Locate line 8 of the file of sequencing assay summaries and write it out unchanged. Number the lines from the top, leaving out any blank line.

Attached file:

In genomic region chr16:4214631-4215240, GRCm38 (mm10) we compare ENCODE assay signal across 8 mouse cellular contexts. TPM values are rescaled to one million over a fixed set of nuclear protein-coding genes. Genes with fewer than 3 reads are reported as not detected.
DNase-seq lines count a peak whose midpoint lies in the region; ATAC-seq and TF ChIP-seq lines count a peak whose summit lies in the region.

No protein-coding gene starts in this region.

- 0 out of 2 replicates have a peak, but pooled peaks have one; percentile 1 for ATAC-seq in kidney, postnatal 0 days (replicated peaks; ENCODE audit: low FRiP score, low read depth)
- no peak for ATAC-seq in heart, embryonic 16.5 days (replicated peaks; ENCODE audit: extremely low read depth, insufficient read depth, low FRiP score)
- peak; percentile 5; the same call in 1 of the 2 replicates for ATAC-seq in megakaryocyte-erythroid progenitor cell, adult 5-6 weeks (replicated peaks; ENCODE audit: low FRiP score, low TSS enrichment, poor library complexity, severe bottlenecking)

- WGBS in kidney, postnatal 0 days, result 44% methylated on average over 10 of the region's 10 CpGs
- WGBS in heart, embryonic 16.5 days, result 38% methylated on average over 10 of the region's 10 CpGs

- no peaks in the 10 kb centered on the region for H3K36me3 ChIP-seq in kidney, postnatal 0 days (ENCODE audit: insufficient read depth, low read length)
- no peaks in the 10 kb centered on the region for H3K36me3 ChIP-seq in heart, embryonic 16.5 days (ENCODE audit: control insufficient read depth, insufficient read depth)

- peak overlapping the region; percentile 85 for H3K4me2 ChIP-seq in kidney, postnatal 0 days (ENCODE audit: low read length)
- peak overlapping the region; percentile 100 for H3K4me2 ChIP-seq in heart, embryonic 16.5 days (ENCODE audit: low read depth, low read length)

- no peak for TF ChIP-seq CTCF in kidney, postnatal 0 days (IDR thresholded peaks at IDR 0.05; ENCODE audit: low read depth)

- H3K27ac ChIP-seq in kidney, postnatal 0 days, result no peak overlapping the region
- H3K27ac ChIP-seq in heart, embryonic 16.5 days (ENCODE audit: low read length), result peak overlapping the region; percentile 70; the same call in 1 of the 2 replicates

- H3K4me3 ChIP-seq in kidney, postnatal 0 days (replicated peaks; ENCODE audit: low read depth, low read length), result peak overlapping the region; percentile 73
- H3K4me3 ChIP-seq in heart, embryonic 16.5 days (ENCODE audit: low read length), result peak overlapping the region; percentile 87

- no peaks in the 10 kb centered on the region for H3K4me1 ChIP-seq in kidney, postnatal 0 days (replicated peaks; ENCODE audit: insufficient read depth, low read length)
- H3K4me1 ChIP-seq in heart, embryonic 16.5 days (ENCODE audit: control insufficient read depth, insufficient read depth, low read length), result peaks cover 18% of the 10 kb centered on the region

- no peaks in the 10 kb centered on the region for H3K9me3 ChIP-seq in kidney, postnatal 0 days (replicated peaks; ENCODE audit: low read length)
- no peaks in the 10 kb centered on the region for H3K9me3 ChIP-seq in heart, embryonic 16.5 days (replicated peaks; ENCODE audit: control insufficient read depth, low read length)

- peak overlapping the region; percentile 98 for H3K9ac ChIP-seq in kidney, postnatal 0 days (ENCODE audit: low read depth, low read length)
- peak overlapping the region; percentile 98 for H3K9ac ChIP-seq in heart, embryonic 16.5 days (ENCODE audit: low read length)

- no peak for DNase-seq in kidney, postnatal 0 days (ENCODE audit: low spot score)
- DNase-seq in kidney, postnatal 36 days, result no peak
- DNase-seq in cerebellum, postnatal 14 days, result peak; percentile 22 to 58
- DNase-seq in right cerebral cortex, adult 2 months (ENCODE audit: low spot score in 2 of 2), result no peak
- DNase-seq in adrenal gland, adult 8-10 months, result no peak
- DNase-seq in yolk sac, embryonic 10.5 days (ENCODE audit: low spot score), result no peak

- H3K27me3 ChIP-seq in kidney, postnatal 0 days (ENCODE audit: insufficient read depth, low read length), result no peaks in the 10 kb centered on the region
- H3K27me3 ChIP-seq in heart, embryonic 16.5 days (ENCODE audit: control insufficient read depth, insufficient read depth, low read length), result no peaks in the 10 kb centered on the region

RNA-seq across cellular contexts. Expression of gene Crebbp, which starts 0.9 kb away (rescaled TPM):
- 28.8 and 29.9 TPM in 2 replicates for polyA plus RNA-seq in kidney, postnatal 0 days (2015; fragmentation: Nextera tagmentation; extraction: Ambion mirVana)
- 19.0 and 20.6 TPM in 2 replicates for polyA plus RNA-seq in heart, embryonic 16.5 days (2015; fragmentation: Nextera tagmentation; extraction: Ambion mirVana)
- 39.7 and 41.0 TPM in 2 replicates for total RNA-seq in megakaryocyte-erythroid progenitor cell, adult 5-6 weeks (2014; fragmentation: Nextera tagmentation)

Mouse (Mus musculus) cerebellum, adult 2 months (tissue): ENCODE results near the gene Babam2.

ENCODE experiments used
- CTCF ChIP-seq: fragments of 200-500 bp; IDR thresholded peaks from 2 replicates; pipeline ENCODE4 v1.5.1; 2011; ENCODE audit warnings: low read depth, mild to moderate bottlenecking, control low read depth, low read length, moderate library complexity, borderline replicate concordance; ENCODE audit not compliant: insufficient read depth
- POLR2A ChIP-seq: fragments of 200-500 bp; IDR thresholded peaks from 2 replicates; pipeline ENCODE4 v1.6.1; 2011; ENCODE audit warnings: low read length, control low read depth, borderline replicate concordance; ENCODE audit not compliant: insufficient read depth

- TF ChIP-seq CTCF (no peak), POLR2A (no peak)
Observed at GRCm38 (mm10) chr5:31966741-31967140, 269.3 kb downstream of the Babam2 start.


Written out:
- WGBS in heart, embryonic 16.5 days, result 38% methylated on average over 10 of the region's 10 CpGs